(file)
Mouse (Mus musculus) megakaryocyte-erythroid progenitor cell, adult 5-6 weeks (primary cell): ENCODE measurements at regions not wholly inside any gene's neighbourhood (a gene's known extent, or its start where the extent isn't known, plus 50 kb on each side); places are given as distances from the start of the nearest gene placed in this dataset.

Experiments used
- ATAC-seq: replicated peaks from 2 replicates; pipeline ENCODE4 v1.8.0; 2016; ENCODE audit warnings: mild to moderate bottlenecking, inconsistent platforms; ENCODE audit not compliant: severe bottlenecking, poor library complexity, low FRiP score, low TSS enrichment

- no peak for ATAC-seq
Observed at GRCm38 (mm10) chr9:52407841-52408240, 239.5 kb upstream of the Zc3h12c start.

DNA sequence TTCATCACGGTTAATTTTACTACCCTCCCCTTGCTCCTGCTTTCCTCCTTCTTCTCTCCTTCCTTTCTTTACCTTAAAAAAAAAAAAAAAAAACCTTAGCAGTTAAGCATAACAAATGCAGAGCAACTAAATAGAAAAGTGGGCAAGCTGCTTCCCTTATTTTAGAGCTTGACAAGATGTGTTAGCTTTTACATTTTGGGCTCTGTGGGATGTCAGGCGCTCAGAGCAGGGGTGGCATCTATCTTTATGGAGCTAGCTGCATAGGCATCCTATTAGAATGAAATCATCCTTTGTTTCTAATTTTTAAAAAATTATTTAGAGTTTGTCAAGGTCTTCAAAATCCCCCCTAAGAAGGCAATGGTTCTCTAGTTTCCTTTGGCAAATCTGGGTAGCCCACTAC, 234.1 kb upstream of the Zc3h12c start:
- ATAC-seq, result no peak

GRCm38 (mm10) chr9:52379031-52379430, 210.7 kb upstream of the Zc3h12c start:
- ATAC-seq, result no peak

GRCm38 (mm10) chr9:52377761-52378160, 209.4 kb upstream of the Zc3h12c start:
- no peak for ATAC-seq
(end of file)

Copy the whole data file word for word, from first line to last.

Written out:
Mouse (Mus musculus) megakaryocyte-erythroid progenitor cell, adult 5-6 weeks (primary cell): ENCODE measurements at regions not wholly inside any gene's neighbourhood (a gene's known extent, or its start where the extent isn't known, plus 50 kb on each side); places are given as distances from the start of the nearest gene placed in this dataset.

Experiments used
- ATAC-seq: replicated peaks from 2 replicates; pipeline ENCODE4 v1.8.0; 2016; ENCODE audit warnings: mild to moderate bottlenecking, inconsistent platforms; ENCODE audit not compliant: severe bottlenecking, poor library complexity, low FRiP score, low TSS enrichment

- no peak for ATAC-seq
Observed at GRCm38 (mm10) chr9:52407841-52408240, 239.5 kb upstream of the Zc3h12c start.

DNA sequence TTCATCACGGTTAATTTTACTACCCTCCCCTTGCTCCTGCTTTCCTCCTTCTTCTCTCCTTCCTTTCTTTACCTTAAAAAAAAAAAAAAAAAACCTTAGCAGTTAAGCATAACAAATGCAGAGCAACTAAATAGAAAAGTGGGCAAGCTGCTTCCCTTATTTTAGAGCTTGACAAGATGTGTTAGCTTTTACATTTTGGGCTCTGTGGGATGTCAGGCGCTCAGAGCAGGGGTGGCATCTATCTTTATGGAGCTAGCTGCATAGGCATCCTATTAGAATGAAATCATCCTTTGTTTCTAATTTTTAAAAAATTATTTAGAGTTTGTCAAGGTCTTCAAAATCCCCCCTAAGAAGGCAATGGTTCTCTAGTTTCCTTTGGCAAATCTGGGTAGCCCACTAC, 234.1 kb upstream of the Zc3h12c start:
- ATAC-seq, result no peak

GRCm38 (mm10) chr9:52379031-52379430, 210.7 kb upstream of the Zc3h12c start:
- ATAC-seq, result no peak

GRCm38 (mm10) chr9:52377761-52378160, 209.4 kb upstream of the Zc3h12c start:
- no peak for ATAC-seq